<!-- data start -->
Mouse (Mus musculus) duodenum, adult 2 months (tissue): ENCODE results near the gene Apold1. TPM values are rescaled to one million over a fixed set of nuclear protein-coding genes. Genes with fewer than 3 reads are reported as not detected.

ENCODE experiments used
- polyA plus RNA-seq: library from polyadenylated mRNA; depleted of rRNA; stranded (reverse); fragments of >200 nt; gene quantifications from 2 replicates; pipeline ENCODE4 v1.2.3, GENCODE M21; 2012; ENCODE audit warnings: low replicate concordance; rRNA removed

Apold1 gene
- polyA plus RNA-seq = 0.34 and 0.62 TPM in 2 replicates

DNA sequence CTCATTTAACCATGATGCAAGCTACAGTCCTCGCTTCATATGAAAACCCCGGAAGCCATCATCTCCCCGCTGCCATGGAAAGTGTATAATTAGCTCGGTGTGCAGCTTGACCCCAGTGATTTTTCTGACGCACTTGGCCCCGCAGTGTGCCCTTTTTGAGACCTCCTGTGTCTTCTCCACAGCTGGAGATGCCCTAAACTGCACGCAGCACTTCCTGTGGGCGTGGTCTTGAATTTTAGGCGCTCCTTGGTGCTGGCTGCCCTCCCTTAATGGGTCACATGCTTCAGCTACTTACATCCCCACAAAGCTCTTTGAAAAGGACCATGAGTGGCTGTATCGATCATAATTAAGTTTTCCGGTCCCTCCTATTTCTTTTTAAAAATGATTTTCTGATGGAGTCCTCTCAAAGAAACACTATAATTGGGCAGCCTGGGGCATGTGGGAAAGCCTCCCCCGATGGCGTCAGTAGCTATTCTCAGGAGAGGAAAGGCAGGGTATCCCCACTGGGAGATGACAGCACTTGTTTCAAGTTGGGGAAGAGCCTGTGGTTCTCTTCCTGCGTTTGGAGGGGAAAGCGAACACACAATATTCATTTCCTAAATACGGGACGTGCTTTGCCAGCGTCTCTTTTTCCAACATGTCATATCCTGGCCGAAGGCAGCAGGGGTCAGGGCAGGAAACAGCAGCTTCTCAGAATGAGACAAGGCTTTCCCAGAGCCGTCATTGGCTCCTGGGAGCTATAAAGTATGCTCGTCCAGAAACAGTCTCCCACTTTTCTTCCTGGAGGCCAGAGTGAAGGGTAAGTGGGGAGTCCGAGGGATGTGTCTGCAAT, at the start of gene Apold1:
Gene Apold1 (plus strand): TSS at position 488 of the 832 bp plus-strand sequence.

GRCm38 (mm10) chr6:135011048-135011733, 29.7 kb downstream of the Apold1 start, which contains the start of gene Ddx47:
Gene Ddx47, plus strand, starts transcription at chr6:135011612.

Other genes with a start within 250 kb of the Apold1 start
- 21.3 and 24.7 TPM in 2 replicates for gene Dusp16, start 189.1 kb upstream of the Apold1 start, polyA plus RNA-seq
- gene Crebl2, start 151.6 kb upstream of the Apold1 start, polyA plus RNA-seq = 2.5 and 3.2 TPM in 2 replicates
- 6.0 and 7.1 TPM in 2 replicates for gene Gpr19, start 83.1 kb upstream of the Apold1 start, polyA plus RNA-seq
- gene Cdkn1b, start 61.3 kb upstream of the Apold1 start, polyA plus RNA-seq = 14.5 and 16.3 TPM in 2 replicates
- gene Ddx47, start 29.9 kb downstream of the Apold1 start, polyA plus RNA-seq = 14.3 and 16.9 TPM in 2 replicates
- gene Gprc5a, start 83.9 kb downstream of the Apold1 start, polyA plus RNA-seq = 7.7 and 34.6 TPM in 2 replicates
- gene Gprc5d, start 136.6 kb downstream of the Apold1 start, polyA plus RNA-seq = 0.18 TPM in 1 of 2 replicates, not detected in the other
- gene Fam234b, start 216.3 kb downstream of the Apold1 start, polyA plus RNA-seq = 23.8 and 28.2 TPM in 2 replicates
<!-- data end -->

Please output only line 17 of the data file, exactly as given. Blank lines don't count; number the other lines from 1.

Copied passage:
- gene Gprc5d, start 136.6 kb downstream of the Apold1 start, polyA plus RNA-seq = 0.18 TPM in 1 of 2 replicates, not detected in the other